The community of Cowley is well documented in Canadian history based on a historic frontier event that occurred just 4 km north of Cowley. In 1867 twelve settlers with their wagons of were bound for Oregon. They heard of the gold strike near Fort Saskatchewan and decided to take a detour through Blackfoot tribe territory. They progressed as far as Massacre Butte where they were confronted by the natives lead by “Medicine Calf’ and there met their demise. Cowley began in the 1880s with ranchers moving into the area. The Garnett brothers were said to be the first settlers. This was followed by two large waves of French Quebec immigrants in 1882 and 1887. These groups began cultivating the land and planting crops. Based on the large French speaking settlement, the area became known as the “French Flats” in 1887. In 1892, James Carney began referring to the flats as “Cow-lea”. The name became official in 1900 with the naming of the Cowley Post Office.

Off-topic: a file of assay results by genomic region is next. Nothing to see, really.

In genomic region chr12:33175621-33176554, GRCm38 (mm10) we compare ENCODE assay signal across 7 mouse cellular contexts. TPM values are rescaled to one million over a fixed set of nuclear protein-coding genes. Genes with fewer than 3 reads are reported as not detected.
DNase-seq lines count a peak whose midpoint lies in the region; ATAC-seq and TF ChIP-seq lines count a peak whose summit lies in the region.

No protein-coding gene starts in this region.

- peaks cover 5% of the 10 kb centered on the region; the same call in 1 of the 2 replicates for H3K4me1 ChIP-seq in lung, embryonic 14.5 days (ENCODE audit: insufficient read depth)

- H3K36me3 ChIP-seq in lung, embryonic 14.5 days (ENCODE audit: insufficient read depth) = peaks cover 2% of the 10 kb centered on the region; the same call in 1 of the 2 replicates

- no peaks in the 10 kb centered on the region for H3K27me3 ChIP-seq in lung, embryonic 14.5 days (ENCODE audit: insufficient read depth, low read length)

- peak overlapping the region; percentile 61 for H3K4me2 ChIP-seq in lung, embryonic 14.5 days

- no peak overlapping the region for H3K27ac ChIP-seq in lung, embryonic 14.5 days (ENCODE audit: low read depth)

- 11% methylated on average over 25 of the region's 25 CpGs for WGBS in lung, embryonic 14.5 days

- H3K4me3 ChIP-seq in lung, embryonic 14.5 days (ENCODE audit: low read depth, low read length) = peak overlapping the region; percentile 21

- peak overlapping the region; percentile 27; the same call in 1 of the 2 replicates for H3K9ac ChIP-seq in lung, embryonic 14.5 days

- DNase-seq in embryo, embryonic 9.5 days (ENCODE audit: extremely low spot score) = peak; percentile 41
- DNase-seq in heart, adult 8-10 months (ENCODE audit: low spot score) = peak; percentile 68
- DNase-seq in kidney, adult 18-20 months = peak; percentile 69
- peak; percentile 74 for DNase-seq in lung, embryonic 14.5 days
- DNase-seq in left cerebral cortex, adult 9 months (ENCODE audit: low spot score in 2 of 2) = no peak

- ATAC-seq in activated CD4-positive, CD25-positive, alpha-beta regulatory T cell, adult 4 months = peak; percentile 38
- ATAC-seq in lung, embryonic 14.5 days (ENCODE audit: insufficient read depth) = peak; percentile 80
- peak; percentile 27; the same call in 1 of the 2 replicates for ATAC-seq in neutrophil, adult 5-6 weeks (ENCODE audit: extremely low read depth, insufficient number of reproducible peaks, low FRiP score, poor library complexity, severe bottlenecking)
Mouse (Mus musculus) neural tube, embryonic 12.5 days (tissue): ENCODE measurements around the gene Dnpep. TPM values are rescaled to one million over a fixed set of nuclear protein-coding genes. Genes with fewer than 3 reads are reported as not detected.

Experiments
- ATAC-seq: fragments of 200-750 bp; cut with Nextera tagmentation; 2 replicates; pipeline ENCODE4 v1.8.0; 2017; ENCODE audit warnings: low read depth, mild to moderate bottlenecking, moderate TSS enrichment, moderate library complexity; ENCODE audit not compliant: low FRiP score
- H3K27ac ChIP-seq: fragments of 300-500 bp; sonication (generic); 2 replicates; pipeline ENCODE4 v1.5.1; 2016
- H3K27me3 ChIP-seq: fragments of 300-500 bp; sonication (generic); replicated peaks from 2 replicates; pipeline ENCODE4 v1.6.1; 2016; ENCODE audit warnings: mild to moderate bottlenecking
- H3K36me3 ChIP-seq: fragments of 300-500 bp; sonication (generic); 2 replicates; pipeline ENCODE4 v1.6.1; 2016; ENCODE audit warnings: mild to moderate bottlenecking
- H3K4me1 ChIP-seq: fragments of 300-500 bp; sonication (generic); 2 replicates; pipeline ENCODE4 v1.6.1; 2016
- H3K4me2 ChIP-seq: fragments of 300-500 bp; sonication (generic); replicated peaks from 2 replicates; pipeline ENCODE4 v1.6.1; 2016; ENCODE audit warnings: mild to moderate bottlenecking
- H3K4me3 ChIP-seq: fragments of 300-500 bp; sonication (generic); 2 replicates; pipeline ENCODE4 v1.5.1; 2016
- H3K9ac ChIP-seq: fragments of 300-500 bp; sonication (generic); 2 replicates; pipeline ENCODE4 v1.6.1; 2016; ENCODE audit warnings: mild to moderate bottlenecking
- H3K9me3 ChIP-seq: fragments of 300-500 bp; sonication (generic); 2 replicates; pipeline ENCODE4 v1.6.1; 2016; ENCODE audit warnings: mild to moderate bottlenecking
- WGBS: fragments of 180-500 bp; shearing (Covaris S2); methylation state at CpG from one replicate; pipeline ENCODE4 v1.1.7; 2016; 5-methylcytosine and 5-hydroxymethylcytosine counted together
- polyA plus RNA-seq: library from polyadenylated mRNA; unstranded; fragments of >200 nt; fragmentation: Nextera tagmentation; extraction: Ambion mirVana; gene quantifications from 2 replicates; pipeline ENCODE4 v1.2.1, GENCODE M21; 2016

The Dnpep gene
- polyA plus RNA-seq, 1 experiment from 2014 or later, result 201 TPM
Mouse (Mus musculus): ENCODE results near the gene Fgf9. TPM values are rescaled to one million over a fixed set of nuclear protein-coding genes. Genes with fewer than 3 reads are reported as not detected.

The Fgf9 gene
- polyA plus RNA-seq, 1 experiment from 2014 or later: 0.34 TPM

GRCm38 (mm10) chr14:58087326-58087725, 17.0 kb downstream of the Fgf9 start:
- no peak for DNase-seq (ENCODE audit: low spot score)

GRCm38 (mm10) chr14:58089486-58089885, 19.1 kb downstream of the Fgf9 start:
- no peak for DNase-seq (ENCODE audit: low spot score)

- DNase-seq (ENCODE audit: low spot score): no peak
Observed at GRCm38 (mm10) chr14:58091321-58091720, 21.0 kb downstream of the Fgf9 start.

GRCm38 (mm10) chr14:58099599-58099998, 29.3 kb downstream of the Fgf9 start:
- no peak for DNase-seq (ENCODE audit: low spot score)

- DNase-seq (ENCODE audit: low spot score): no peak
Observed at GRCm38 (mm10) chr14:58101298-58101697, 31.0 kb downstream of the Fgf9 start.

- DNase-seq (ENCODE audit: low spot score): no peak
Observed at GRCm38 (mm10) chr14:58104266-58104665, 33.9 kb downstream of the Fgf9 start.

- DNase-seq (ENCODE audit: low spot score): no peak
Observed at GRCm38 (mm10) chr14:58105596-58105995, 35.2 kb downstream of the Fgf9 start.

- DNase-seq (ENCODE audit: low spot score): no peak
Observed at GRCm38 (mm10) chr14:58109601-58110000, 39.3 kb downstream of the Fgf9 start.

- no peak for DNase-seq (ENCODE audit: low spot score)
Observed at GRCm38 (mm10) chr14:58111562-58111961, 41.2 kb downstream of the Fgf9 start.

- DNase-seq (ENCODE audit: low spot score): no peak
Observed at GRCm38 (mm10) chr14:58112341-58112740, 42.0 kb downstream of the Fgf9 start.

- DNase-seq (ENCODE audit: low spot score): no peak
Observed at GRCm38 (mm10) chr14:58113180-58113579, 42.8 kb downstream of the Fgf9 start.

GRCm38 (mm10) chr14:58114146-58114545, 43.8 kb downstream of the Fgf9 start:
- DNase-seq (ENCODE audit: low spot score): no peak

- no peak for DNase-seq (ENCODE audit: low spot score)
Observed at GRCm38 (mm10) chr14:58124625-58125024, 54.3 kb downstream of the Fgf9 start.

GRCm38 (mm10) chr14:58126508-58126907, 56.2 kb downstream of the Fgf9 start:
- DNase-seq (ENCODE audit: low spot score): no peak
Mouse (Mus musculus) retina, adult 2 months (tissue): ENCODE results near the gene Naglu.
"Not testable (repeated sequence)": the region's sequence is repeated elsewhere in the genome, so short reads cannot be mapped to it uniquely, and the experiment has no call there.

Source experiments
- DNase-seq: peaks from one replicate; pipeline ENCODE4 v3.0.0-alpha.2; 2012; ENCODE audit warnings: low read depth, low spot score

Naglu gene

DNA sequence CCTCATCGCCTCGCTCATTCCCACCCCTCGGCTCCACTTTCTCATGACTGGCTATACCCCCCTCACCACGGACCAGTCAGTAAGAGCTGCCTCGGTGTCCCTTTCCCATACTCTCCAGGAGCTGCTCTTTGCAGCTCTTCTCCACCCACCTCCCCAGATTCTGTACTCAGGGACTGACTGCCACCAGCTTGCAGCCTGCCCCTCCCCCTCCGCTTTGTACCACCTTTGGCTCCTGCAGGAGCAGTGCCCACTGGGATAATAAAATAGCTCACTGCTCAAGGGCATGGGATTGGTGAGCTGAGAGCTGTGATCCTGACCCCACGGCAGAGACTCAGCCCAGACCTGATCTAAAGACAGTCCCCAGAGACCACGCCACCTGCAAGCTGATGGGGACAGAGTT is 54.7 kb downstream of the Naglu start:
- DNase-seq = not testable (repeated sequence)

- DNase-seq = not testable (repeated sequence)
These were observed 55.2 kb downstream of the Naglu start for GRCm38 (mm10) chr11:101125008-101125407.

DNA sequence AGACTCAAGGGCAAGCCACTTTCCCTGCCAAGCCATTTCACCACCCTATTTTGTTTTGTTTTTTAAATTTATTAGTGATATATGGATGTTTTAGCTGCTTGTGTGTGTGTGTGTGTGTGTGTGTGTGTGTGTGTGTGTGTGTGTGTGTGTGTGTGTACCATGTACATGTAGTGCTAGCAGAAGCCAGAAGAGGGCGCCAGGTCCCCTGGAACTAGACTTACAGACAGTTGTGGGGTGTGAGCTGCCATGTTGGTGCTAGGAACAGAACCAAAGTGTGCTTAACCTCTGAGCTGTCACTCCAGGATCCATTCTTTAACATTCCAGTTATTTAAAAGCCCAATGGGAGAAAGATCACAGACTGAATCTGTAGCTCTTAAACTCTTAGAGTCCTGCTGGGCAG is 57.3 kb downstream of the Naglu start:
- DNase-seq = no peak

In 1898 the CPR arrived and in 1899 a bridge was built over the Oldman River. This increased travel created more settlement and local business sector developments. From 1903 to 1904 both the Cowley Hotel and Alberta Hotel were established. The year 1908 brought the first school, and by 1912 the village had expanded to include two butcher shops, many churches, the Union Bank, and Pettits’ Restaurant.
In 1915, 300 Russian Doukhobors lead by Nick and Mary Maloff, moved into the vicinity of Cowley. Even though the Cowley Commune was self-sustaining and did not directly rely on Cowley, the community benefited from the Doukhobors presence as they established a large grain elevator in Cowley. By 1917 the commune had over 13,000 acres and by 1932 it had assets valued at $605,000.
Unfortunately, the commune was hit hard by the 1930’s depression and in 1938 it went bankrupt.